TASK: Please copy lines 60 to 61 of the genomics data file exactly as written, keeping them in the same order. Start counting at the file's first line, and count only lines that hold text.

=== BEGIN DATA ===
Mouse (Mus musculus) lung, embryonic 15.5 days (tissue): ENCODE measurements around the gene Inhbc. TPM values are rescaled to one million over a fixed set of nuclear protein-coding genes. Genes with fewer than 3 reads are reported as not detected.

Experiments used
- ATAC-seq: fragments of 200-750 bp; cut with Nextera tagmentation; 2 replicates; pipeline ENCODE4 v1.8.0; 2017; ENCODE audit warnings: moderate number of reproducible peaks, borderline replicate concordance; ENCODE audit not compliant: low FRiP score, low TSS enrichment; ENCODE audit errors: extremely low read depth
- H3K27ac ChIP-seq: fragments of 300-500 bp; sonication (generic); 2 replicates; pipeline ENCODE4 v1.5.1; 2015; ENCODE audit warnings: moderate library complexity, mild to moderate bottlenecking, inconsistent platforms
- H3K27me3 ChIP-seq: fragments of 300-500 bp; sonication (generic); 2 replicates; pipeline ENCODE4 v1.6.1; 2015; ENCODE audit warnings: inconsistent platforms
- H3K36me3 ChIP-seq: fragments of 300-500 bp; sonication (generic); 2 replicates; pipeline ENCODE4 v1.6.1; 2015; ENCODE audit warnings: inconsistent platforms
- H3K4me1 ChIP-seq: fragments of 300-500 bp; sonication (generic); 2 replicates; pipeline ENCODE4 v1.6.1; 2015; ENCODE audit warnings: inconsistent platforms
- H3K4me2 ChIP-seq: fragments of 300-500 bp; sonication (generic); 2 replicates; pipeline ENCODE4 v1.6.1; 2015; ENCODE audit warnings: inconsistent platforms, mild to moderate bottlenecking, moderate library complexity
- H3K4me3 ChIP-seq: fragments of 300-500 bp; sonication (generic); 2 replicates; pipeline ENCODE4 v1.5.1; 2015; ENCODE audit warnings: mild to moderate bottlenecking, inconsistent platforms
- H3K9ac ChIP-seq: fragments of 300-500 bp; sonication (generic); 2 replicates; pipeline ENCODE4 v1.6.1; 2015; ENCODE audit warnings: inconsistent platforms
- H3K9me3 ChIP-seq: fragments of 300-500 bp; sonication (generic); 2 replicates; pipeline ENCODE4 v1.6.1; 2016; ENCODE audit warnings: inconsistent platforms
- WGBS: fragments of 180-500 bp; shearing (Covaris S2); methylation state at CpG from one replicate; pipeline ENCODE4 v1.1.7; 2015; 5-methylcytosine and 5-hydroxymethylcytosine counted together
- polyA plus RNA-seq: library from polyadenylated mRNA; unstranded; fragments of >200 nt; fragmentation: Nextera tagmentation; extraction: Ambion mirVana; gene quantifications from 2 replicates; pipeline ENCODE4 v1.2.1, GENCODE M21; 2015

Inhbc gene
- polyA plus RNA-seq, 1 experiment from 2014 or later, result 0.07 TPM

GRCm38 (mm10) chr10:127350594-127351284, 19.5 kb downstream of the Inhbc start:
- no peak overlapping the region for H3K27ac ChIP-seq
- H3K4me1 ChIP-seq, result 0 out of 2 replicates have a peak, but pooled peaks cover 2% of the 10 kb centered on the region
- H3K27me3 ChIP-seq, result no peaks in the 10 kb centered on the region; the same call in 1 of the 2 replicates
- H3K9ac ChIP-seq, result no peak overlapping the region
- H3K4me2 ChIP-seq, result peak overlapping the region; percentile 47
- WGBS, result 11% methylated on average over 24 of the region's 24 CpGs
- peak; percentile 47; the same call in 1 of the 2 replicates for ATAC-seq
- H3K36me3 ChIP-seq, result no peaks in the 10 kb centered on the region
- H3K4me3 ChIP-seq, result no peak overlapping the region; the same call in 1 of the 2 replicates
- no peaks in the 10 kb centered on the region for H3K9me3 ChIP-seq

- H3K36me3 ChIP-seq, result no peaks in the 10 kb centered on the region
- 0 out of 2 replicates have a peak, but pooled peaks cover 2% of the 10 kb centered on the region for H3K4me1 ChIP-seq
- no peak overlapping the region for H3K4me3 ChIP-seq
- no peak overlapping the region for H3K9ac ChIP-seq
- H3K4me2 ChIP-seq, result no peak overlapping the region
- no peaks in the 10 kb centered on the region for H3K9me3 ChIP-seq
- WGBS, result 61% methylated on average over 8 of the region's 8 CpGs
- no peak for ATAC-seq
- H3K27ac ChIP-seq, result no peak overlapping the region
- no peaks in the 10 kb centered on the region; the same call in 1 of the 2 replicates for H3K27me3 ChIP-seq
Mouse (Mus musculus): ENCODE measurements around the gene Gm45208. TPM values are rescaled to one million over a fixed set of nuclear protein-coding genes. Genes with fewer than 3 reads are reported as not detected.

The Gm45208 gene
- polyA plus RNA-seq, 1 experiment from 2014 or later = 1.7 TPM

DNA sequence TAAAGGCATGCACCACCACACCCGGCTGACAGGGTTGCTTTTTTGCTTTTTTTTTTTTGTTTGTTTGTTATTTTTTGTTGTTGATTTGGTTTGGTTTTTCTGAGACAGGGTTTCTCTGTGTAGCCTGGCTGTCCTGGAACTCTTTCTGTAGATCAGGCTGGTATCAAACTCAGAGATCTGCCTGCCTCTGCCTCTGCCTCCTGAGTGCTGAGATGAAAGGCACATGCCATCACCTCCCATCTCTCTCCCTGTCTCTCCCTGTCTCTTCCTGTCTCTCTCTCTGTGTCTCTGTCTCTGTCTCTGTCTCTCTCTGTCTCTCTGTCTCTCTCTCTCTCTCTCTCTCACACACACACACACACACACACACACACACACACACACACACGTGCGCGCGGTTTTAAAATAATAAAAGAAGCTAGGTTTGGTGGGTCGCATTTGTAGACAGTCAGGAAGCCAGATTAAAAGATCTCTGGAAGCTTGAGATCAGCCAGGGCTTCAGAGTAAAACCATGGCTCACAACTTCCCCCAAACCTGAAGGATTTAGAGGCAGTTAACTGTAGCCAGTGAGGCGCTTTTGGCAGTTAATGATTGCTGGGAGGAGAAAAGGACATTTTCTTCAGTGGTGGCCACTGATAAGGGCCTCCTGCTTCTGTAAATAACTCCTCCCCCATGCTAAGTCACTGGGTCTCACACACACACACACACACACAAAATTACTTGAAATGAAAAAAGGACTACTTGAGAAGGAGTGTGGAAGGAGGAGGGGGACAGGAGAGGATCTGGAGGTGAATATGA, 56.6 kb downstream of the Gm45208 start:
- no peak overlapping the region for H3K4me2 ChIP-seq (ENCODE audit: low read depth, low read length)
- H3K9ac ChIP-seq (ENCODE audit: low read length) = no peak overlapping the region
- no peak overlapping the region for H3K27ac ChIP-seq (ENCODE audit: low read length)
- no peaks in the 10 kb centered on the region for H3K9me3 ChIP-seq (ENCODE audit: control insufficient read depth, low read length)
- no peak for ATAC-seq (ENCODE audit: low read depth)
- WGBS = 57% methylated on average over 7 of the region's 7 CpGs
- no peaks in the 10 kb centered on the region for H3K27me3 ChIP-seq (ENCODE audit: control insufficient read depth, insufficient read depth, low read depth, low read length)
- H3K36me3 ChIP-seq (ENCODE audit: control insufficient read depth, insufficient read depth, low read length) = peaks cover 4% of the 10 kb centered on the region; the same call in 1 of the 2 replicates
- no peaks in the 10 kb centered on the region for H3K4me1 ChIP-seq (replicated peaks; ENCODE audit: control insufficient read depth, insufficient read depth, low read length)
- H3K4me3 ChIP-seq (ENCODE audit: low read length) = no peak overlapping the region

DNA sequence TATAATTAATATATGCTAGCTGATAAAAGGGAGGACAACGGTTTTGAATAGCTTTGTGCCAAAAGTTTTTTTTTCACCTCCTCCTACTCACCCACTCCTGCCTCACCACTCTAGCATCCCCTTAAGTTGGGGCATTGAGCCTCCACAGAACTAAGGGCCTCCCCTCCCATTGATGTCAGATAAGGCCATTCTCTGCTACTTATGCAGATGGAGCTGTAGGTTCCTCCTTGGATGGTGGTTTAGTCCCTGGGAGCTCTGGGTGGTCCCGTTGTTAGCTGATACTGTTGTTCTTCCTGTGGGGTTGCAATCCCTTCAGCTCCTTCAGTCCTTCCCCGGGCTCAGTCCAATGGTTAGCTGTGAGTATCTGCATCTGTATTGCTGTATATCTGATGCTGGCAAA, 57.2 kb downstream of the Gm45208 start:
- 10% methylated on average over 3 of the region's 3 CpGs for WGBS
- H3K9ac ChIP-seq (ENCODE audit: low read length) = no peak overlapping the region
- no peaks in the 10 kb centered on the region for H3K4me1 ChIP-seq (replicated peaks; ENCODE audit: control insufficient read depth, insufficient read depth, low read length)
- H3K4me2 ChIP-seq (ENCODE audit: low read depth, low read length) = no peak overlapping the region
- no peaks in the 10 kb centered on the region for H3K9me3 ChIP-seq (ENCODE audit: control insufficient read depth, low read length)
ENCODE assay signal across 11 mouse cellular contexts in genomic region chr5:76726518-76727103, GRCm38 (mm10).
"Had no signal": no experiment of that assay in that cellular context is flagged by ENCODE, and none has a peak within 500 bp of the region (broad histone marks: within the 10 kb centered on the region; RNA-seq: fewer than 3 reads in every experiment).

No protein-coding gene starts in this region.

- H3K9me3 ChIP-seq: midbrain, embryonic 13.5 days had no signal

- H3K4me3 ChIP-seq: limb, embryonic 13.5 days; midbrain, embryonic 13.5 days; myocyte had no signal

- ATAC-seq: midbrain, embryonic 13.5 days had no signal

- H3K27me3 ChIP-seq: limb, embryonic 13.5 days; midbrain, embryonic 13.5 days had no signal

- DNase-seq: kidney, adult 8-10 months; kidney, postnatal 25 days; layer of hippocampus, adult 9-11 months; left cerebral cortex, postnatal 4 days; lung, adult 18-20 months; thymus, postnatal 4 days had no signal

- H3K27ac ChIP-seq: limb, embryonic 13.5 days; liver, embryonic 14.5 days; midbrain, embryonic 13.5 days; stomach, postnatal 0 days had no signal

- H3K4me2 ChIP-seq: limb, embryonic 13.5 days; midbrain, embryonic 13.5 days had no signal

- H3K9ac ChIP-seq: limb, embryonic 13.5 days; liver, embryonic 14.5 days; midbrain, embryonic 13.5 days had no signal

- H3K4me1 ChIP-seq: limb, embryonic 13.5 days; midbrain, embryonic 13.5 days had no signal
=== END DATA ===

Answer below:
- H3K9me3 ChIP-seq: midbrain, embryonic 13.5 days had no signal

- H3K4me3 ChIP-seq: limb, embryonic 13.5 days; midbrain, embryonic 13.5 days; myocyte had no signal